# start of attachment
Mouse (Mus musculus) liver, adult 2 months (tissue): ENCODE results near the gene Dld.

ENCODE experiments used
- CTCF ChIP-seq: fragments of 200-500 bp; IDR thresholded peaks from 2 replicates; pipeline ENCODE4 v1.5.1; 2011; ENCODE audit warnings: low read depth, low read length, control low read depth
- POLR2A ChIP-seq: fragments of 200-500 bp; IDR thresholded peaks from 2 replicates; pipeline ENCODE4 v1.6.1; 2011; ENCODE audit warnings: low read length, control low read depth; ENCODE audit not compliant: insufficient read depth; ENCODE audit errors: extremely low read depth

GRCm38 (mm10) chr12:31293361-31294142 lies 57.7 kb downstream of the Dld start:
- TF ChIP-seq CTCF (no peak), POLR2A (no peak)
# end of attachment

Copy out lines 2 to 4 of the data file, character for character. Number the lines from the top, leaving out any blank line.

ENCODE experiments used
- CTCF ChIP-seq: fragments of 200-500 bp; IDR thresholded peaks from 2 replicates; pipeline ENCODE4 v1.5.1; 2011; ENCODE audit warnings: low read depth, low read length, control low read depth
- POLR2A ChIP-seq: fragments of 200-500 bp; IDR thresholded peaks from 2 replicates; pipeline ENCODE4 v1.6.1; 2011; ENCODE audit warnings: low read length, control low read depth; ENCODE audit not compliant: insufficient read depth; ENCODE audit errors: extremely low read depth